The making of moral worlds can be a dismaying experience. The risk for someone going to see a psychoanalyst is that one dispiriting story will meet another even more dispiriting one. ‘On the whole,’ as Nina Coltart says, ‘psychoanalysis would probably agree ... that human nature is basically nasty.’ The equation of wisdom, or moral gravity, with pessimism has become exhausting. But there is covert sadism in a profession heroically committed to the bringing of bad news as Truth about Human Nature. If people are ‘basically nasty’ then everything about them that isn’t nasty is untruthful. The analysts’ endlessly reiterated boast that psychoanalysis is ‘the impossible profession’ is, in part, a consequence of their impoverished picture of what a person is and can be. Psychoanalysis is actually only as impossible as one makes it.

Psychoanalysis began as a persuasive picture of what human nature is, despite the fact that its central idea, the unconscious, describes a part of the self that is always sabotaging our favourite pictures of who we are. But psychoanalysis, which should have made all idols provisional – which sees us as compulsively irreverent, mostly of ourselves – has gone on worshipping, indeed promoting, some of the oldest idols of our emotional life. As both these very persuasive books show in a complementary way – Ohly from a literary-historical perspective and Coltart from a mostly psychoanalytic one – guilt has been the cornerstone of our Western conception of human nature.

A capacity for guilt seems to define our sense of what it is to be human; on this psychoanalysis and the Judeo-Christian religions agree. Freud simply added the idea of unconscious guilt – and the violence of guilt itself – to the picture, seeing it, towards the end of his life, as a fundamental obstacle to psychoanalytic cure; the patient desperately needs his symptoms as a punishment. His symptoms are his cure. Conversely, much of what we think a person is, in his relationship with others, is bound up with our mostly unconscious sense of what guilt is. But because the notion of guilt is a virtual god-term in our moral vocabulary – a very old-fashioned kind of god-term that permits us to use the word ‘we’ with impunity – the question is never: does it exist? Or even: what exactly do we use the word to say? But rather: how can we arrange our lives to deal with it?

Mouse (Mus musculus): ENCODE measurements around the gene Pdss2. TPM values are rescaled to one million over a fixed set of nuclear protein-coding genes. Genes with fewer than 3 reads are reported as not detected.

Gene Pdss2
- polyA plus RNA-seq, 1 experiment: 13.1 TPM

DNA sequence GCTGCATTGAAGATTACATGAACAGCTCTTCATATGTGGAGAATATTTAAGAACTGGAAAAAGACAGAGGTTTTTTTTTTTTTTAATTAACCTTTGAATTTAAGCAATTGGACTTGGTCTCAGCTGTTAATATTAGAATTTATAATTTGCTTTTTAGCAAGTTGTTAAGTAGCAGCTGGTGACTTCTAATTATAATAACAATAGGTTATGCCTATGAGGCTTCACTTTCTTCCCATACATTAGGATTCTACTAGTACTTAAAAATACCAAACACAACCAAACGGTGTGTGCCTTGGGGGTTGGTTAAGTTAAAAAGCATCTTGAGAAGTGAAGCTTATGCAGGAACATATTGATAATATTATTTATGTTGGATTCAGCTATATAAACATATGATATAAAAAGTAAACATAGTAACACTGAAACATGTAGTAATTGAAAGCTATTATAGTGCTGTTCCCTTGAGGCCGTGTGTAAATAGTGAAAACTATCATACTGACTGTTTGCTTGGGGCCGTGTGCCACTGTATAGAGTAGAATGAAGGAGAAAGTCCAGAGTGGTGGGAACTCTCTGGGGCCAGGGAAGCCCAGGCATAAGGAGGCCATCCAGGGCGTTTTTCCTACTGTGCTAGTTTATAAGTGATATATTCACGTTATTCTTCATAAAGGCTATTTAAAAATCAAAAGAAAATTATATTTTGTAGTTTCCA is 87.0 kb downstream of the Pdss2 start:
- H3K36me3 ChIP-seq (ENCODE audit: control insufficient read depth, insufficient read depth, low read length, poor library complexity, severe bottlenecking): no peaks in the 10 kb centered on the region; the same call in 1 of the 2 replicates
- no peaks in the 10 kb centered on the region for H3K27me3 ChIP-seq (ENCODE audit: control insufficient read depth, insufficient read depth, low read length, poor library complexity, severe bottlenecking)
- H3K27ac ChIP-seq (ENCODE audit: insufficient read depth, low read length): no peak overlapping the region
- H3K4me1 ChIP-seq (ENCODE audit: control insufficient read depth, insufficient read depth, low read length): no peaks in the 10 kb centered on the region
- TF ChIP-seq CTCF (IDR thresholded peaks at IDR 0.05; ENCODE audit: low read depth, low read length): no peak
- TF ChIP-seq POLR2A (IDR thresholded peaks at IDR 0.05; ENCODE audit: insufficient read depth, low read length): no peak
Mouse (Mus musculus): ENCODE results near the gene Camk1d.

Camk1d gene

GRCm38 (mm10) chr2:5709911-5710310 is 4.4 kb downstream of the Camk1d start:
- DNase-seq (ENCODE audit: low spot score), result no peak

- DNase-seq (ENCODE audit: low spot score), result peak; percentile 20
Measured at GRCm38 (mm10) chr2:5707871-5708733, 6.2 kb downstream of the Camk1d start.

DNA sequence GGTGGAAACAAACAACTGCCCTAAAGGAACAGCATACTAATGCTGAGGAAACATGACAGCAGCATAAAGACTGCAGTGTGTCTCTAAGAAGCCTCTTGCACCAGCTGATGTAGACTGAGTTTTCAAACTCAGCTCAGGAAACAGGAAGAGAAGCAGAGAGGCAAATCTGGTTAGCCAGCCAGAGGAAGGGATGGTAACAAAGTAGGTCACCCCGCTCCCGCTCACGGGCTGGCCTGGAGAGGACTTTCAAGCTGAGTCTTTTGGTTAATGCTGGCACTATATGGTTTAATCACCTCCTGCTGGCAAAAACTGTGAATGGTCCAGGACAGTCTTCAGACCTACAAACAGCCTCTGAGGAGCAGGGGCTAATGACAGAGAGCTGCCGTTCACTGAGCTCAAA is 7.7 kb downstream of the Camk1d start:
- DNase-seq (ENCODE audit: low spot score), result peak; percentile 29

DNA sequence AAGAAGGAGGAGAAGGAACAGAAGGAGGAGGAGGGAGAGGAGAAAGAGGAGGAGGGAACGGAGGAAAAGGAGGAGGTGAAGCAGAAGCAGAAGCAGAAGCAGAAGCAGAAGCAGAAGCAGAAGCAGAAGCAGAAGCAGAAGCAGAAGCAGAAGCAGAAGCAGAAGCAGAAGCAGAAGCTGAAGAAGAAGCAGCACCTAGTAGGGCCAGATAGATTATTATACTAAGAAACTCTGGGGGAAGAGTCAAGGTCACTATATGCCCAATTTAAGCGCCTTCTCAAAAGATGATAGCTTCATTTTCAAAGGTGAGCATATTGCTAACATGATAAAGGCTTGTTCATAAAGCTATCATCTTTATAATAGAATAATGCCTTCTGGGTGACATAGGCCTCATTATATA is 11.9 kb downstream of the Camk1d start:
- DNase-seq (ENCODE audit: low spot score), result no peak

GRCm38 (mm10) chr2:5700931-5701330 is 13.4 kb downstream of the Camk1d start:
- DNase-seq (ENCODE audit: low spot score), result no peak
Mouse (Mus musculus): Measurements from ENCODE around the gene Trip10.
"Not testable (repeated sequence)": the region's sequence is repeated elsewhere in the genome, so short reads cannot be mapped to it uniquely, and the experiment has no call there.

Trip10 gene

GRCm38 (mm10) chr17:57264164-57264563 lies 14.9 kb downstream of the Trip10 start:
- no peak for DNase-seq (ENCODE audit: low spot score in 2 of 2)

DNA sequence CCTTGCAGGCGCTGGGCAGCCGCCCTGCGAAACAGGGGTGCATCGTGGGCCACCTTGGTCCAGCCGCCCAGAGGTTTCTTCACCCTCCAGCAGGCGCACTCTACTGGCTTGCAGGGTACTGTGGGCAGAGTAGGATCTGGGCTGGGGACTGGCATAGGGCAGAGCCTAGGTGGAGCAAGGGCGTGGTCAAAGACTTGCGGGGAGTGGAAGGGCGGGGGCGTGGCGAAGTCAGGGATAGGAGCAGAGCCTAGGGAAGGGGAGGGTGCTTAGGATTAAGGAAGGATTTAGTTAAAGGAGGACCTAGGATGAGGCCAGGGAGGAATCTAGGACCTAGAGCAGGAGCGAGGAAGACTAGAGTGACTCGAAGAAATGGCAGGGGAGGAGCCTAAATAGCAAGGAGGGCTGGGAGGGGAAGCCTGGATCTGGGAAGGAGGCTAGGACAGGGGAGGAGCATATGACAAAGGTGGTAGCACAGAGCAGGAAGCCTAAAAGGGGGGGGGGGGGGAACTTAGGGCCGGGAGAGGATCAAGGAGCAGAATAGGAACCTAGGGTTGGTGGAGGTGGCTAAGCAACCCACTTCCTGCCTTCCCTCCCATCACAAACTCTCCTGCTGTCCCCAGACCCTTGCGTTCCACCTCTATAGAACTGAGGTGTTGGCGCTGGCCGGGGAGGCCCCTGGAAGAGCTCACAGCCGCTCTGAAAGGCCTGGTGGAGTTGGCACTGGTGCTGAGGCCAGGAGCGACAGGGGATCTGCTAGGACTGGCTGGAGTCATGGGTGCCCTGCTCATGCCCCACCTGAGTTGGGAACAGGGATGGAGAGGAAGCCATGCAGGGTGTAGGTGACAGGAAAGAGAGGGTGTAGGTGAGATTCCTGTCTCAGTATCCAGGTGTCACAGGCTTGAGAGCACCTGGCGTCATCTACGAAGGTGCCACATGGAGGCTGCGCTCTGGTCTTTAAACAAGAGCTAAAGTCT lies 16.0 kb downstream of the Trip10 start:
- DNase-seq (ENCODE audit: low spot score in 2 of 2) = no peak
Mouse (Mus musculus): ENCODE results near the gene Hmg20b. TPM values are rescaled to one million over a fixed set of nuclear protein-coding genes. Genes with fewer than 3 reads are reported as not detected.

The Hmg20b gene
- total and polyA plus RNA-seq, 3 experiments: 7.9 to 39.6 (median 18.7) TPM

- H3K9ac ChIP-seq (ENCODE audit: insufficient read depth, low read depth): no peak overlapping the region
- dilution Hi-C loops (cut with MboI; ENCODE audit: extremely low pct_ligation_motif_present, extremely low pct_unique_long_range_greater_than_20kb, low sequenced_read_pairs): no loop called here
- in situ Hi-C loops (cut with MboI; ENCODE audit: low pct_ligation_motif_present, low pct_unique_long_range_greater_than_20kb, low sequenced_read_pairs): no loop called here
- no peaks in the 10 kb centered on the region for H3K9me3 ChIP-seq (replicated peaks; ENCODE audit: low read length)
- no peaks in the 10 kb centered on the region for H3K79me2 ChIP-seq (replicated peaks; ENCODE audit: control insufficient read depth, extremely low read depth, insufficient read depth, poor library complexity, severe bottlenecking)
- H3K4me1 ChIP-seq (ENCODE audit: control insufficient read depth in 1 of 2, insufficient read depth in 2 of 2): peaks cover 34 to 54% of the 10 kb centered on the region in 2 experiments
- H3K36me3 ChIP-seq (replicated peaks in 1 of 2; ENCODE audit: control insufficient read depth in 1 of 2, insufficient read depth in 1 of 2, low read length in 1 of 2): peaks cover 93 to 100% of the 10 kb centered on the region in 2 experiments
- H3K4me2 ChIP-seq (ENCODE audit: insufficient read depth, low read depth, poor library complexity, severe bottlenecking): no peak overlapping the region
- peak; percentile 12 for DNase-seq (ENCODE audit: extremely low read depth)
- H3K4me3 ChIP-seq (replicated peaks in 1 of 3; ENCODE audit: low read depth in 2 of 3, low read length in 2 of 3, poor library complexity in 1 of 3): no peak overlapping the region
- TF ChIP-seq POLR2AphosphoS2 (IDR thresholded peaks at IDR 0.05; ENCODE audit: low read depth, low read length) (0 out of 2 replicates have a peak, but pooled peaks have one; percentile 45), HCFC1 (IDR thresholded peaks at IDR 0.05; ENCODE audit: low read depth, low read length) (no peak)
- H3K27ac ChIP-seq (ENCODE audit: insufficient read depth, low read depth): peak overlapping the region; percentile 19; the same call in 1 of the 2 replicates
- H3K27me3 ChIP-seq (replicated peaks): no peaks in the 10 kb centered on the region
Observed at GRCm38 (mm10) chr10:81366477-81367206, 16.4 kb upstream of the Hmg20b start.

Discussions of guilt, in other words, rarely suggest that the story is all wrong – after all, who can imagine a world without punishment? – but try instead to establish what it is about ourselves that makes us feel guilty: original sin, innate destructiveness, sexuality, society? And anyone who invents an alternative story about all this will be taken to be trying to avoid guilt, to be immature, utopian or psychopathic. But trying to locate the source, or trying to improve our relationship with guilt, bewitches us into thinking that we already know what it is. So in the context of a psychoanalytic session, for example, the patient’s use of the word ‘guilt’ – like all the most familiar moral abstractions – can be treated as an unconscious invitation to the analyst to collude in an assumed consensus of meaning. By looking at these kinds of usage in the context of personal history familiar words lose their coercive gravity. The question is no longer: what is guilt? But: what am I trying to do to myself (and others) by saying in any given situation that I feel guilty?

From Coltart’s point of view – in two essay on the subject, one entitled ‘Sin and the Superego’ – two basic fears constitute our sense of guilt: fear of ‘direct disapproval for transgressing the moral laws of our world’ and ‘fear of our potential for harm’. For Ohly, the question, which belongs ‘among the most enduring problems of this world’, is: ‘How can I live with my guilt?’ Guilt, in both these accounts, is a way of controlling ourselves and other people. The basic story is that someone, a God or a group of people, has made a rule which (consciously or unconsciously) matters so much to us – or to some people who matter so much to us – that when (consciously or unconsciously) we break it, we suffer. Of course, if our suffering did not come from breaking rules we would be less resourceful at improving our lives because we would have fallen out of the reassuring world of contract. The problem isn’t that if God is dead everything is permitted but that the idea of permission disappears. Certain terms – sin (or error), guilt, punishment, redemption (or rebirth) – seem to keep stubbornly organising our stories. How we have got into this moral cul de sac, and whether there is a way out or only through it, is the subject, by implication, of both these books.